It is Ubuntu, and Ubuntu builds the community we all desire.

Go Stags! Eyes are on you!

Happy Holidays, From Arcadius to the Fairfield Stags
Men's Basketball Team

Saturday, December 19, 2015

Happy Birthday, Mom! One Things For Sure! You Have a Great New Coat for a Snowy Saturday!

Happy Birthday, Mom! I'm thinking of you. I hope you have a spectacular day. I love you and will call very soon to sing!

Mimi Sue, The Birthday Girl. It's the 19th of December, Y'all!
In the meantime, know how much you are appreciated, especially for putting up with my silliness and wackiness all these years. You've been nothing but supportive, witty, caring, and encouraging. 

I am celebrating your special day from Connecticut with memories of childhood, weekends at Camp, stories from your high school days, Saturday nights in support of Cynde and Nikki during their color guard competitions, days in the pool, trips to Prithe Thopper and Wegmans, and the total embrace of all you continue to do for Cynde, Casey, and our entire family.

When I think about my accomplishments as a teacher and reader, I am thinking about how much you instilled a love of books in my brain...from trips to North Syracuse library, to the Harry Potter series, and to the joy of the young adult novels you continue to share with me.

You remain a #1 of teacher in my world who guides me to be successful (and more gray). Dazzle the crowd today in your new shoes and with that outfit you've been gearing up to wear for some time. 

As the sands in the hour glass, so our the days of our lives. I'm not Patch, Bo, Victor, or Roman, but I like to think that our storylines are just as enthralling. 

Eat a chocolate something and enjoy every bite of it!

Friday, December 18, 2015

The Ultimate Distractor At The End of a Year: Love. Ah, The Holidays. Such a Festive Carrot.

We spend so much of the year grinding, and laboring, and losing sleep, and thinking, and worrying, and fretting, and meeting, and writing, that when the holidays start creeping up and everything becomes more clear on what matters and is important, it is somewhat impossible to finish tasks, concentrate on what still needs to get done, and to focus.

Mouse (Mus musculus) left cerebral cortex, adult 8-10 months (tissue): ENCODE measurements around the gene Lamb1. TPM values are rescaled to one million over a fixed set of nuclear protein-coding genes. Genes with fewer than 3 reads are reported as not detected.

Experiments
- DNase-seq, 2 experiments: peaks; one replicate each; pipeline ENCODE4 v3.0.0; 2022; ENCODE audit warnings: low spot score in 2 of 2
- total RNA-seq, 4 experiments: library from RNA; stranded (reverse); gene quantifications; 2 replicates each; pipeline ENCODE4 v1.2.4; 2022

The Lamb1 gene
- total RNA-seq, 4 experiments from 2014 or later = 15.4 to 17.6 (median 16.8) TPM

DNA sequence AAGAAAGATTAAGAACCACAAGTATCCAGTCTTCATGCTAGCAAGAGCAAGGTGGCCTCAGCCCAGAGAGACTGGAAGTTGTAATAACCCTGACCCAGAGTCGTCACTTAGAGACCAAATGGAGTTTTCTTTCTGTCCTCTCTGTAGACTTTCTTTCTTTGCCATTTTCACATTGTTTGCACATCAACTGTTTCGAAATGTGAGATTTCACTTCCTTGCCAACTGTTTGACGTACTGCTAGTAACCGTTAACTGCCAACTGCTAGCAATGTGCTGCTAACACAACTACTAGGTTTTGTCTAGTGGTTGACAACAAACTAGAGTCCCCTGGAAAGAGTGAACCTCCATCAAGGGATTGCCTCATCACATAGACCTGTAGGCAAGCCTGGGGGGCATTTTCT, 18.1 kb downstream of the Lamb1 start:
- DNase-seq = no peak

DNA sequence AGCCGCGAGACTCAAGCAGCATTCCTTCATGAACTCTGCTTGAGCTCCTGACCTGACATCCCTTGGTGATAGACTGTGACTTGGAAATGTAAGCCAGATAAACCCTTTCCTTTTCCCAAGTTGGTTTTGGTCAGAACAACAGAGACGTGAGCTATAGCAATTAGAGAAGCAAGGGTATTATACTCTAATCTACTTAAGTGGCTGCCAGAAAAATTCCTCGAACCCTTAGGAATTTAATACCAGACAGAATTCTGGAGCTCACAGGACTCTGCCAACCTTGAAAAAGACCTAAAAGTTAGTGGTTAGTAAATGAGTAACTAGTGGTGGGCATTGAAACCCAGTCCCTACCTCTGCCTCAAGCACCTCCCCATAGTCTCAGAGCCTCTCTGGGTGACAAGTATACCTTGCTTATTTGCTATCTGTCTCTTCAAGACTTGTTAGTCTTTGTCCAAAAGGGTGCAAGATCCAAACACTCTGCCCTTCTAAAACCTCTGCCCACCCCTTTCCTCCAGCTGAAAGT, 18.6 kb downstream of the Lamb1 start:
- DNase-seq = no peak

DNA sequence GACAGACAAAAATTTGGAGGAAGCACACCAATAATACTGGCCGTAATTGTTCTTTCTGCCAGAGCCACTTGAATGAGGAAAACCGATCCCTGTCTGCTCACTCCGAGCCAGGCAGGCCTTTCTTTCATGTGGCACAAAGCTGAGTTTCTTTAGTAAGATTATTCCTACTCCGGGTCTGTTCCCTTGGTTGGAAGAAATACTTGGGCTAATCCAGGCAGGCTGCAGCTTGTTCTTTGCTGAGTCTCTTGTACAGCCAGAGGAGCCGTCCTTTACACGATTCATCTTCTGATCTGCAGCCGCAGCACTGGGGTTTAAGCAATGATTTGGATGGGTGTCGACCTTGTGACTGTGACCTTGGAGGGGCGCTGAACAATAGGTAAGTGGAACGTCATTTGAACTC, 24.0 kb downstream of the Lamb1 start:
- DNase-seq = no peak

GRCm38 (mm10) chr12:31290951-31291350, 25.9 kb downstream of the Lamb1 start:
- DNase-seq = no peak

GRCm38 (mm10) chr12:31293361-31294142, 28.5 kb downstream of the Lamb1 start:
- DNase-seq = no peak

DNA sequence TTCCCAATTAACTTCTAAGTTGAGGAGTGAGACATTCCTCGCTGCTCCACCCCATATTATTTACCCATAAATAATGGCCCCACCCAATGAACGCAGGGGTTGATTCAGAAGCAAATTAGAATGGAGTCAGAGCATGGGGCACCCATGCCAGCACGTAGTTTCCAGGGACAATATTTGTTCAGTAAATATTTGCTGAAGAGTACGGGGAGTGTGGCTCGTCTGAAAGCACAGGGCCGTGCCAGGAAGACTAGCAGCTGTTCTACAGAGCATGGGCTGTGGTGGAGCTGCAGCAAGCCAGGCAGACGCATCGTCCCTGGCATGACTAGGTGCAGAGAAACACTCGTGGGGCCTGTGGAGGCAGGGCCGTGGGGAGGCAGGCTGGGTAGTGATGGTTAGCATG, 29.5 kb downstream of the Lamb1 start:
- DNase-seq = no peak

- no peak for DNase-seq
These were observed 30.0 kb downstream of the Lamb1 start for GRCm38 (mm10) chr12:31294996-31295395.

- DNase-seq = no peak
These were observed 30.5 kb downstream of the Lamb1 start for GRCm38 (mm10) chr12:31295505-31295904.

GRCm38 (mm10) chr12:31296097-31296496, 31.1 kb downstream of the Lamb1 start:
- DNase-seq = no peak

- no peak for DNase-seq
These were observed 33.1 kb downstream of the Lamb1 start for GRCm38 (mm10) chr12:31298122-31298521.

I'm distracted by love. I love driving to Syracuse and love more seeing friends and family. I love our quirky Crandall traditions and the overabundance of food, gifts, laughter, and play. I love hugging, and remembering, catching up, and thinking ahead. At the core of everything we set out to do, it is love that matters most.

Yesterday was miserable with gray, rain, and cold winds, but writing from home I kept distracting myself with wrapping, organizing, and looking forward to a short time off by a Christmas tree and the stories that make my core what it is.

I don't care how old you are, when it gets to the season of love, you can't help but have sugar plums dancing in your head --- well, buckeyes and magic layer bars, ginger ale with cherry juice and whiskey, and even Chubby's.

I'm ready for another dose of Cherry Heights and I hope I can get more determined to finish the other projects on my list. Right now, the Christmas Carols are in my head and the opportunity to be work-free is on my radar. I suppose not one of us would appreciate such times if it was this way 365 days a year, so here's to next week (and the chaos of it all)

Thursday, December 17, 2015